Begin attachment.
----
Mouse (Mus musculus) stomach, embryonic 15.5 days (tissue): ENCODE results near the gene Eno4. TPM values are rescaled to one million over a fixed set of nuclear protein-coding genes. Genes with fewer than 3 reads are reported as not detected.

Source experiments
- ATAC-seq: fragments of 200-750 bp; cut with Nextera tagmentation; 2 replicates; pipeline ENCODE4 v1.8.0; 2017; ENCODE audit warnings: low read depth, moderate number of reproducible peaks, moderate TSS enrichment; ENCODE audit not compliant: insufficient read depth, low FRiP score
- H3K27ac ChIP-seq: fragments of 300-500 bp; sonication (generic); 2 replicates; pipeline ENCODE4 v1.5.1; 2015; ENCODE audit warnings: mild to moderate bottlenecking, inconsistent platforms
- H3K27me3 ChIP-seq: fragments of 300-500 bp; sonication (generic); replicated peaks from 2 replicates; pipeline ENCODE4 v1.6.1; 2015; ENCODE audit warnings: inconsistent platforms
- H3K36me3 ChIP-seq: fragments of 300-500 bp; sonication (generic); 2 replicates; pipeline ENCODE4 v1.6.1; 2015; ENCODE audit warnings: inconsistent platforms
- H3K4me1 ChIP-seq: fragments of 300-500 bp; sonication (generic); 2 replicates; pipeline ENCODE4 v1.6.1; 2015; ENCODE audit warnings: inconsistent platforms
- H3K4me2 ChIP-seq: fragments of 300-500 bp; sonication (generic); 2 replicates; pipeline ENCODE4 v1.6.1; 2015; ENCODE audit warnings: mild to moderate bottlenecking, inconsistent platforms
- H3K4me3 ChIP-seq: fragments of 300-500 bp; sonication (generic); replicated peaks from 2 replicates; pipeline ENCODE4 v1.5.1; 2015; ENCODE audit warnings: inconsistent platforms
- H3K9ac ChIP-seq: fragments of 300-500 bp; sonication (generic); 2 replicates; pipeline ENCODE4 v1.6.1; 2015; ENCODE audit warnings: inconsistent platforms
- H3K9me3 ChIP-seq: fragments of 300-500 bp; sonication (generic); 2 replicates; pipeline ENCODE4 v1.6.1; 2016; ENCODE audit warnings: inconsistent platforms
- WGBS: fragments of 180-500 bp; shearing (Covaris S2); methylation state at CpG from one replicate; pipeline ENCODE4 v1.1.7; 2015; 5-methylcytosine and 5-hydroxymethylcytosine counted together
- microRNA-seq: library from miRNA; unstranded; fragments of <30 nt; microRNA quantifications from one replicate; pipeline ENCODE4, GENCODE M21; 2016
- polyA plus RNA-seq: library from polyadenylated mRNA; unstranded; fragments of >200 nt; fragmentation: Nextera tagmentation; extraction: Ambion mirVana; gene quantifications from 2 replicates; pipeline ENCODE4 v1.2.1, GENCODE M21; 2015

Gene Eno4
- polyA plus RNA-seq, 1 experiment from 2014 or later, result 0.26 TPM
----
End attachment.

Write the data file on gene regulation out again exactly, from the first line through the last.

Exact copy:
Mouse (Mus musculus) stomach, embryonic 15.5 days (tissue): ENCODE results near the gene Eno4. TPM values are rescaled to one million over a fixed set of nuclear protein-coding genes. Genes with fewer than 3 reads are reported as not detected.

Source experiments
- ATAC-seq: fragments of 200-750 bp; cut with Nextera tagmentation; 2 replicates; pipeline ENCODE4 v1.8.0; 2017; ENCODE audit warnings: low read depth, moderate number of reproducible peaks, moderate TSS enrichment; ENCODE audit not compliant: insufficient read depth, low FRiP score
- H3K27ac ChIP-seq: fragments of 300-500 bp; sonication (generic); 2 replicates; pipeline ENCODE4 v1.5.1; 2015; ENCODE audit warnings: mild to moderate bottlenecking, inconsistent platforms
- H3K27me3 ChIP-seq: fragments of 300-500 bp; sonication (generic); replicated peaks from 2 replicates; pipeline ENCODE4 v1.6.1; 2015; ENCODE audit warnings: inconsistent platforms
- H3K36me3 ChIP-seq: fragments of 300-500 bp; sonication (generic); 2 replicates; pipeline ENCODE4 v1.6.1; 2015; ENCODE audit warnings: inconsistent platforms
- H3K4me1 ChIP-seq: fragments of 300-500 bp; sonication (generic); 2 replicates; pipeline ENCODE4 v1.6.1; 2015; ENCODE audit warnings: inconsistent platforms
- H3K4me2 ChIP-seq: fragments of 300-500 bp; sonication (generic); 2 replicates; pipeline ENCODE4 v1.6.1; 2015; ENCODE audit warnings: mild to moderate bottlenecking, inconsistent platforms
- H3K4me3 ChIP-seq: fragments of 300-500 bp; sonication (generic); replicated peaks from 2 replicates; pipeline ENCODE4 v1.5.1; 2015; ENCODE audit warnings: inconsistent platforms
- H3K9ac ChIP-seq: fragments of 300-500 bp; sonication (generic); 2 replicates; pipeline ENCODE4 v1.6.1; 2015; ENCODE audit warnings: inconsistent platforms
- H3K9me3 ChIP-seq: fragments of 300-500 bp; sonication (generic); 2 replicates; pipeline ENCODE4 v1.6.1; 2016; ENCODE audit warnings: inconsistent platforms
- WGBS: fragments of 180-500 bp; shearing (Covaris S2); methylation state at CpG from one replicate; pipeline ENCODE4 v1.1.7; 2015; 5-methylcytosine and 5-hydroxymethylcytosine counted together
- microRNA-seq: library from miRNA; unstranded; fragments of <30 nt; microRNA quantifications from one replicate; pipeline ENCODE4, GENCODE M21; 2016
- polyA plus RNA-seq: library from polyadenylated mRNA; unstranded; fragments of >200 nt; fragmentation: Nextera tagmentation; extraction: Ambion mirVana; gene quantifications from 2 replicates; pipeline ENCODE4 v1.2.1, GENCODE M21; 2015

Gene Eno4
- polyA plus RNA-seq, 1 experiment from 2014 or later, result 0.26 TPM